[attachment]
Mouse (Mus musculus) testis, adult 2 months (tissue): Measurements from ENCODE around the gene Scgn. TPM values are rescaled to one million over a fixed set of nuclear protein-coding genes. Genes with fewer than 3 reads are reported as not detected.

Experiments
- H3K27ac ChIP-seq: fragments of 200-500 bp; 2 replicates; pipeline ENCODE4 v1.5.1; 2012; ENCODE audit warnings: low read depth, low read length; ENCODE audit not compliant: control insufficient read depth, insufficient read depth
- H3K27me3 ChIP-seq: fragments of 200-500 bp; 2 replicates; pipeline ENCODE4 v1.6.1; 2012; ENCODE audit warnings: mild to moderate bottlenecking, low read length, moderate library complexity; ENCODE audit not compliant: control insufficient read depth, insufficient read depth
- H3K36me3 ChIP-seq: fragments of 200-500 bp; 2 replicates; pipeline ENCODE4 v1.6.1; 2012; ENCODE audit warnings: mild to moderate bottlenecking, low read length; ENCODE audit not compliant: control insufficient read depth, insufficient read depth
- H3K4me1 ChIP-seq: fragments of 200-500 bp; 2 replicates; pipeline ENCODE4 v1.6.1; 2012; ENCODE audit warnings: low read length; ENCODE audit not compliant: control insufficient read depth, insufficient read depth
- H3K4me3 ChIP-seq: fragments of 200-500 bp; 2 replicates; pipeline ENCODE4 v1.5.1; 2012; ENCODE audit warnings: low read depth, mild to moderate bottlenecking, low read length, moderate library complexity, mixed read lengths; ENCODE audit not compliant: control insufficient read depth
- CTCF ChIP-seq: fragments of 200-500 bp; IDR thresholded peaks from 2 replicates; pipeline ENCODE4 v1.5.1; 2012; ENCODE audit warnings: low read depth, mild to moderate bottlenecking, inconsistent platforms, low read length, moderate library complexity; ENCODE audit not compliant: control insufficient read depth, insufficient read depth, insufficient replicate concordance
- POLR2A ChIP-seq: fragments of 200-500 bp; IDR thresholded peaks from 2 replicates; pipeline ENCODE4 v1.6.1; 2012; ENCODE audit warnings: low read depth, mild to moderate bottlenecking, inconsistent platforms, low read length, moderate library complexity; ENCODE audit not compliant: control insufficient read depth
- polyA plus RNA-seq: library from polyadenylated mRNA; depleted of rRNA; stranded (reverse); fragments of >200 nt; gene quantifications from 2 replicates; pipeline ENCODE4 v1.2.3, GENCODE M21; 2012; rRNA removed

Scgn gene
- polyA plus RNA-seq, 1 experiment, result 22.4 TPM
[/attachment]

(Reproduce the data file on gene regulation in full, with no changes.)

Mouse (Mus musculus) testis, adult 2 months (tissue): Measurements from ENCODE around the gene Scgn. TPM values are rescaled to one million over a fixed set of nuclear protein-coding genes. Genes with fewer than 3 reads are reported as not detected.

Experiments
- H3K27ac ChIP-seq: fragments of 200-500 bp; 2 replicates; pipeline ENCODE4 v1.5.1; 2012; ENCODE audit warnings: low read depth, low read length; ENCODE audit not compliant: control insufficient read depth, insufficient read depth
- H3K27me3 ChIP-seq: fragments of 200-500 bp; 2 replicates; pipeline ENCODE4 v1.6.1; 2012; ENCODE audit warnings: mild to moderate bottlenecking, low read length, moderate library complexity; ENCODE audit not compliant: control insufficient read depth, insufficient read depth
- H3K36me3 ChIP-seq: fragments of 200-500 bp; 2 replicates; pipeline ENCODE4 v1.6.1; 2012; ENCODE audit warnings: mild to moderate bottlenecking, low read length; ENCODE audit not compliant: control insufficient read depth, insufficient read depth
- H3K4me1 ChIP-seq: fragments of 200-500 bp; 2 replicates; pipeline ENCODE4 v1.6.1; 2012; ENCODE audit warnings: low read length; ENCODE audit not compliant: control insufficient read depth, insufficient read depth
- H3K4me3 ChIP-seq: fragments of 200-500 bp; 2 replicates; pipeline ENCODE4 v1.5.1; 2012; ENCODE audit warnings: low read depth, mild to moderate bottlenecking, low read length, moderate library complexity, mixed read lengths; ENCODE audit not compliant: control insufficient read depth
- CTCF ChIP-seq: fragments of 200-500 bp; IDR thresholded peaks from 2 replicates; pipeline ENCODE4 v1.5.1; 2012; ENCODE audit warnings: low read depth, mild to moderate bottlenecking, inconsistent platforms, low read length, moderate library complexity; ENCODE audit not compliant: control insufficient read depth, insufficient read depth, insufficient replicate concordance
- POLR2A ChIP-seq: fragments of 200-500 bp; IDR thresholded peaks from 2 replicates; pipeline ENCODE4 v1.6.1; 2012; ENCODE audit warnings: low read depth, mild to moderate bottlenecking, inconsistent platforms, low read length, moderate library complexity; ENCODE audit not compliant: control insufficient read depth
- polyA plus RNA-seq: library from polyadenylated mRNA; depleted of rRNA; stranded (reverse); fragments of >200 nt; gene quantifications from 2 replicates; pipeline ENCODE4 v1.2.3, GENCODE M21; 2012; rRNA removed

Scgn gene
- polyA plus RNA-seq, 1 experiment, result 22.4 TPM